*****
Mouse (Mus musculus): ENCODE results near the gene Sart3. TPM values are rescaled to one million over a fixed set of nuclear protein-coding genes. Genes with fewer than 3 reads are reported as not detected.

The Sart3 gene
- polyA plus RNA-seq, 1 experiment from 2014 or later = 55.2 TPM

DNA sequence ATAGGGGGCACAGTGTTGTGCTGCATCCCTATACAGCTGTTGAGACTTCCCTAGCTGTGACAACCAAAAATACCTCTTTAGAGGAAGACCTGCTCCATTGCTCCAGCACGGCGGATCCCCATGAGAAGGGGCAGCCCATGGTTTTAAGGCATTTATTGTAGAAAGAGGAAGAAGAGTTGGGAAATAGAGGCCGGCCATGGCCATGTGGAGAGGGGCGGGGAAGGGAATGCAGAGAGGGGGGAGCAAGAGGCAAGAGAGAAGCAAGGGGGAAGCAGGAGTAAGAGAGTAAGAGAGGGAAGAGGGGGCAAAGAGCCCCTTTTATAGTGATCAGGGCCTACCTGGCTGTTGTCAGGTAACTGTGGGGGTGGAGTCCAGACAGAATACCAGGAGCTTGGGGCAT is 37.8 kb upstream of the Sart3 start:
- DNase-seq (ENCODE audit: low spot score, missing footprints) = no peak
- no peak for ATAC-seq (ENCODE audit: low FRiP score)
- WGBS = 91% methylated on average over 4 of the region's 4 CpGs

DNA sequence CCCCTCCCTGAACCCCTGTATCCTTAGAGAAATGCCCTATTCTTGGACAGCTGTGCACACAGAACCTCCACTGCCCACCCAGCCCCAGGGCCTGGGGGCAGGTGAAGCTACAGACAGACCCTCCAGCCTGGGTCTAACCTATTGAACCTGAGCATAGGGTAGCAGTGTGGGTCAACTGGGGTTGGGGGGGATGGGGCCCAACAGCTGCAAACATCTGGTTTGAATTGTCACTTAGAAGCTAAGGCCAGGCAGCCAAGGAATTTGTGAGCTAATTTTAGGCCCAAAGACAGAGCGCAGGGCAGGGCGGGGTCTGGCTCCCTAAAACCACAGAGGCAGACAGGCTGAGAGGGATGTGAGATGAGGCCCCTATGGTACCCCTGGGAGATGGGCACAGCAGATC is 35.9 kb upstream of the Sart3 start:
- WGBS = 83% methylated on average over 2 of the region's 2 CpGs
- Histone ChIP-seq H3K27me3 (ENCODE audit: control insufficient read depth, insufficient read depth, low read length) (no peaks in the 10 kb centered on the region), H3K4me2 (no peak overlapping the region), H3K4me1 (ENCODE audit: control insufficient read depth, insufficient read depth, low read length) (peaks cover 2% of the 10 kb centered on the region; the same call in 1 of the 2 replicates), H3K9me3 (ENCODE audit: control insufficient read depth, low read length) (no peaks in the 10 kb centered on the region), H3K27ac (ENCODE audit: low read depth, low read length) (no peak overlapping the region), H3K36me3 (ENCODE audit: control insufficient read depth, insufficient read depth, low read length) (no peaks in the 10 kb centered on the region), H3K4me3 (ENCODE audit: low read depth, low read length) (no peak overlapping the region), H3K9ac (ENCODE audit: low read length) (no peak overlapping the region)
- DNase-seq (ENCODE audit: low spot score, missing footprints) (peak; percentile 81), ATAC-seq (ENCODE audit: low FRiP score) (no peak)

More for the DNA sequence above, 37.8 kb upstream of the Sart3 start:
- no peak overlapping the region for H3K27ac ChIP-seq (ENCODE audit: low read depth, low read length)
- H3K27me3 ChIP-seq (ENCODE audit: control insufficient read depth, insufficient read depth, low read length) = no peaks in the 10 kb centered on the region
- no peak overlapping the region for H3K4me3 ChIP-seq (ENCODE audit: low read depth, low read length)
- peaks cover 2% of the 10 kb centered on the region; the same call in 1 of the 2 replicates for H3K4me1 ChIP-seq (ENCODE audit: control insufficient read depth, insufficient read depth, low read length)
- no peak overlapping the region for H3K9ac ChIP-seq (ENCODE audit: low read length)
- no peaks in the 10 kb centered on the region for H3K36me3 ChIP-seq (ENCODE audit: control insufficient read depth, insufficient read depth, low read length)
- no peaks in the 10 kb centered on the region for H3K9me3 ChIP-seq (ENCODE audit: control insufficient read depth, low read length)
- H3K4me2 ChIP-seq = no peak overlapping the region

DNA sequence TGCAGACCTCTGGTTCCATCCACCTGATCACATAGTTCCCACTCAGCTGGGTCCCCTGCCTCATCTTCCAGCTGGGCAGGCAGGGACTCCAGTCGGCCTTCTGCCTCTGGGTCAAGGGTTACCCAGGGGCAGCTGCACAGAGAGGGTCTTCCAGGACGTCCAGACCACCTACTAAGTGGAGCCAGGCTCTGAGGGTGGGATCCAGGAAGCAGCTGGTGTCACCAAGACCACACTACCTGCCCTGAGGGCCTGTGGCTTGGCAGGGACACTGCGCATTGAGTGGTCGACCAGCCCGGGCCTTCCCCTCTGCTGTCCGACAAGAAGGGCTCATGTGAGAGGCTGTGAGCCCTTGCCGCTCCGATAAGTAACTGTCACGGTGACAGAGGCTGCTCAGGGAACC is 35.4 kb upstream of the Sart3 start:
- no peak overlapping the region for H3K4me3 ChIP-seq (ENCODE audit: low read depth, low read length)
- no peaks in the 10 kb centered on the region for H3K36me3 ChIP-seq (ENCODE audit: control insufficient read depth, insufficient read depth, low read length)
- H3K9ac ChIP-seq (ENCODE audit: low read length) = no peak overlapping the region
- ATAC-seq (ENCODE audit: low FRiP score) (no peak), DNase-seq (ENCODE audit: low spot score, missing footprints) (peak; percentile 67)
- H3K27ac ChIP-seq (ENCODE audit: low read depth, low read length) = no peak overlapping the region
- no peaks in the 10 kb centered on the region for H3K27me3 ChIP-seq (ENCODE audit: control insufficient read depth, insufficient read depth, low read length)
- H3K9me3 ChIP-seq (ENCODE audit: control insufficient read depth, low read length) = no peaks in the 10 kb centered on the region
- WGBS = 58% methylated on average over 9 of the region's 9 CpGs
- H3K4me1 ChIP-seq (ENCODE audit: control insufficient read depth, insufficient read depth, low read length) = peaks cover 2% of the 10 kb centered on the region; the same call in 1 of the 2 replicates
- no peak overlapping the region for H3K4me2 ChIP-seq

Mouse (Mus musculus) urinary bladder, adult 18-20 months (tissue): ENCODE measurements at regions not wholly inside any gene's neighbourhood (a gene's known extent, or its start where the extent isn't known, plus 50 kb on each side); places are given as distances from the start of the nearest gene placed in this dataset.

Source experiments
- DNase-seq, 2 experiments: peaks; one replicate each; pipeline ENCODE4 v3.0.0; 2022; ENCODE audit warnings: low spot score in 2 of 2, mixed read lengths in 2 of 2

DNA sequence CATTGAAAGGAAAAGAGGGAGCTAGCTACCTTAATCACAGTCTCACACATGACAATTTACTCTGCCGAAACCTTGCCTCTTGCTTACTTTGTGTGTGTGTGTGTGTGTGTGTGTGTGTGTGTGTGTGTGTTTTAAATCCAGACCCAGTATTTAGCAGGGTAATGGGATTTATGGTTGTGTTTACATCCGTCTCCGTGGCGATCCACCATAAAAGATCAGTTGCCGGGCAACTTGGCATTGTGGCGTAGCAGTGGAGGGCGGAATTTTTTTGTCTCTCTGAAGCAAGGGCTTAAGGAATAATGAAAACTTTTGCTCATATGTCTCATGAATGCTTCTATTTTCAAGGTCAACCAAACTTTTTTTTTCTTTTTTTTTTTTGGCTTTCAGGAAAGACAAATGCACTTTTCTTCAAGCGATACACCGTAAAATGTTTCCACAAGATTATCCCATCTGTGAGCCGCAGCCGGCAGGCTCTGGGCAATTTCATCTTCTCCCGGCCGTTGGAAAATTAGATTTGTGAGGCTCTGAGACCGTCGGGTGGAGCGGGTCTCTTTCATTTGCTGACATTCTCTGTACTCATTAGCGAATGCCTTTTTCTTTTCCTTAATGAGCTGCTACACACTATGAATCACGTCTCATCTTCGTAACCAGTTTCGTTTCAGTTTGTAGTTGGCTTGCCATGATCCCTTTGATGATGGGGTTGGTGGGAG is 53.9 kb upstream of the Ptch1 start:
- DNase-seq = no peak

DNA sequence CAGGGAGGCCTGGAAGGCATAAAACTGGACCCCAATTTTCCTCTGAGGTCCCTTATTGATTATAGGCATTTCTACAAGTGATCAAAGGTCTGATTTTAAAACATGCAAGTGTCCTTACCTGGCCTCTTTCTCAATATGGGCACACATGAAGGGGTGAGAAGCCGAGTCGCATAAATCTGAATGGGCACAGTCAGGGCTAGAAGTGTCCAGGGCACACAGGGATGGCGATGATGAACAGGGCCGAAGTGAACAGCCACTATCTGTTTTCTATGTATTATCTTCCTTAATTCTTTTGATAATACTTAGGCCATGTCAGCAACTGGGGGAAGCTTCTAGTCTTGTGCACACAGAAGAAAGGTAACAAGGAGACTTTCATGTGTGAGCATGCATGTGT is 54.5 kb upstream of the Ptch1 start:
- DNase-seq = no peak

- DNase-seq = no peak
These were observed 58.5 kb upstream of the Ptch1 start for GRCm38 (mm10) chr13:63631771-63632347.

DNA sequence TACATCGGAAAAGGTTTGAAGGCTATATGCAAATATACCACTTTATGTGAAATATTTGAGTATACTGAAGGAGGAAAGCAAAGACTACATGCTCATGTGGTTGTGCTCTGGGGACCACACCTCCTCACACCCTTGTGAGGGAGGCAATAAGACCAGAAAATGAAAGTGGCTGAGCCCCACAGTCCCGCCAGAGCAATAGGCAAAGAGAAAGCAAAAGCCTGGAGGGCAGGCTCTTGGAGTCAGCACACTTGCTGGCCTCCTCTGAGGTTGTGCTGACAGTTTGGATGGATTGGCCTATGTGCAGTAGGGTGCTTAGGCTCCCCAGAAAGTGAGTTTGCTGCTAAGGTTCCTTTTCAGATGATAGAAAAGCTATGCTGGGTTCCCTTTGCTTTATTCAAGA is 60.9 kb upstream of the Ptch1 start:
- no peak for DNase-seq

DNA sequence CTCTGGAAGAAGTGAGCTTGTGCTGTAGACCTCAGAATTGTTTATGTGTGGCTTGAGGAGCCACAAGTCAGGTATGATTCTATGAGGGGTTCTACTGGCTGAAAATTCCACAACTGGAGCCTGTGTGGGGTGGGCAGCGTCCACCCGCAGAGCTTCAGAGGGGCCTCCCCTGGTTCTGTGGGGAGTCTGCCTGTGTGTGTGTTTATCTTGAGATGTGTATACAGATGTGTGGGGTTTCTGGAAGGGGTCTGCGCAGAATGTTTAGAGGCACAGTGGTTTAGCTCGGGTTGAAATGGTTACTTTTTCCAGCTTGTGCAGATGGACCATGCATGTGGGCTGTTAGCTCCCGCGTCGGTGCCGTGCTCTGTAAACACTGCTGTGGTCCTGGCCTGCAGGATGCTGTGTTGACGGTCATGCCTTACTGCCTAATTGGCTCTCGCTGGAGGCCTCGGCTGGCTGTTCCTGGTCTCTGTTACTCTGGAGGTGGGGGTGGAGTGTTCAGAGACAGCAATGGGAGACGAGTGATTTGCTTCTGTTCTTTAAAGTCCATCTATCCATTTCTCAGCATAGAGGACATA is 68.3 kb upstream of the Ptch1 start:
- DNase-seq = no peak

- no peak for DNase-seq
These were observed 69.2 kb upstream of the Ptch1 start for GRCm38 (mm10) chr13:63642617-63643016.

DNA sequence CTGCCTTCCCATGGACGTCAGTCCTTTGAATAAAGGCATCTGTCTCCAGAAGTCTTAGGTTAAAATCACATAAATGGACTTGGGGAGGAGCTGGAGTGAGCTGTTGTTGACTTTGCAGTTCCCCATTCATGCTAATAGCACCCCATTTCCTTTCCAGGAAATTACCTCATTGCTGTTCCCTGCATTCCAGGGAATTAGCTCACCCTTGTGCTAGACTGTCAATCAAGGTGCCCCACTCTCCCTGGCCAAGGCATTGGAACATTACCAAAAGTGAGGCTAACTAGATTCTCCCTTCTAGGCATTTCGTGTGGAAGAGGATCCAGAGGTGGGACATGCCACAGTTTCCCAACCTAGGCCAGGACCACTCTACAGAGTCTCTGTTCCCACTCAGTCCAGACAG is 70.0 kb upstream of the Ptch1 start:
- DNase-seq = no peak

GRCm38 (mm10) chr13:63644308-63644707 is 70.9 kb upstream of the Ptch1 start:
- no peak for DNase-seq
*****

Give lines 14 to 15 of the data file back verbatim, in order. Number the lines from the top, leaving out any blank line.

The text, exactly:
- H3K27me3 ChIP-seq (ENCODE audit: control insufficient read depth, insufficient read depth, low read length) = no peaks in the 10 kb centered on the region
- no peak overlapping the region for H3K4me3 ChIP-seq (ENCODE audit: low read depth, low read length)